Did you read any of the "other" documentation? Did you read the FAQ?
What version of sendmail are you running?
Number one thing to wrap your brain around, is that majordomo does not
send your messages out or receive them from the internet. Majordomo
only talks to sendmail (the MTA on your local machine). This is done
through the sendmail aliases file in your /etc directory. If sendmail
is not properly configured, it can prevent majordomo from working.
Let me make several assumptions before continuing.
1. Sendmail can send and receive internet email on your machine.
2. You are not virtually hosted. (your domain lives on your machine)
3. You understand how /etc/aliases works for routing email.
4. You are aware of sendmail security policies and how to work with them.
You can have a mailing list without majordomo. This will not be a managed
list (at least not automatically), but a list just the same. All you have
to do is create an alias (in /etc/aliases) with a name you want to use to
reference all the people that will get a copy of your message. For example,
test-users. This list will have a membership of 5 local users. Hence, the
line in the /etc/aliases file will look like this...
You can see where this would not scale well to 10s or 100s of list members.
It scales even worse if your members are not local to your machine. The
MTA (mail transport agent), usually sendmail or compatible, allows for this
with :include: files. These are files that contain one email address per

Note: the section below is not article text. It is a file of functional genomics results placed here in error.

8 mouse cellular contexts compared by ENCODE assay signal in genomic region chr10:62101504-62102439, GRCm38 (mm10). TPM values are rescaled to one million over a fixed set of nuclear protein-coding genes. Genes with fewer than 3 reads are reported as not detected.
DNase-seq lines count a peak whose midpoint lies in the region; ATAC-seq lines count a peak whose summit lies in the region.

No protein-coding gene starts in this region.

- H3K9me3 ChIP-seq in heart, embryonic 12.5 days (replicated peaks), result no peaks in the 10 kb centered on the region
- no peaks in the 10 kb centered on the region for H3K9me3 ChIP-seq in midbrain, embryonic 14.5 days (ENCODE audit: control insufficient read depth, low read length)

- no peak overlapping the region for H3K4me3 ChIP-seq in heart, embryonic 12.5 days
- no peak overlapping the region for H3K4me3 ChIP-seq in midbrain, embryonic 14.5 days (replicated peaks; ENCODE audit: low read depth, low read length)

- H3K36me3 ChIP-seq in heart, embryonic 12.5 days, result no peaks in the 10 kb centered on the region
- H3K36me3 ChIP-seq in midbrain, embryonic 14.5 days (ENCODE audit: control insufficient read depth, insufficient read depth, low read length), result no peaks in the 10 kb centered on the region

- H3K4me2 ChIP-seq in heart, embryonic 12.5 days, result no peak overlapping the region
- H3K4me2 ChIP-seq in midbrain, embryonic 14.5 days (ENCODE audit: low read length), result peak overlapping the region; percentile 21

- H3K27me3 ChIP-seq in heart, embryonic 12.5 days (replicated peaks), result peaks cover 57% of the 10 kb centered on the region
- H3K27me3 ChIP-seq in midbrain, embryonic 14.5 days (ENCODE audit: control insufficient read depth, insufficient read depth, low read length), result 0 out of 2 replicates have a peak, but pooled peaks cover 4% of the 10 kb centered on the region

line (in this case). We tend to create unique aliases when we use an these
:include: files. Then we can redirect one alias to the other.
The test-users file holds 5 lines
What if somebody that has their email address listed in your test-users
file decides they are tired of being the recipient of your endless testing?
Who do they write to? The concept of -request and -approval appear.
You have all these aliases laid out nice and logically. Somebody writes to
the list and it redirects to the outgoing include file. Somebody wants to
be added to or removed from your list, they write to the list-request email
address which gets redirected to the approval person for action. Now to
complete the list aliases, if you do not take the action quickly enough, or
someone has a suggestion about the list, the -owner address.
Noticing the constant redirection/rerouting of addresses? Out of all the
aliases we created, we only want our list members to be aware of three of
them. The test-users, test-users-request, and test-users-owner addresses.
Test-users-outgoing, test-users-approval, and owner-test-users are the
aliases that actually do the work. In reality, there is nothing stopping
end users (or non-users) from sending messages directly to any of the six
We have a an open, public list, that can be written to by anyone at a
single address. firstname.lastname@example.org. We have provided an address
for users and non-users to write to with requests, and a superior of
that address (the owner) for sending complaints or suggestions. This
was all done with 6 lines in the /etc/aliases file, and 5 lines (at least
initially) in a file we created called test-users in a directory that
fits sendmail's vision of security.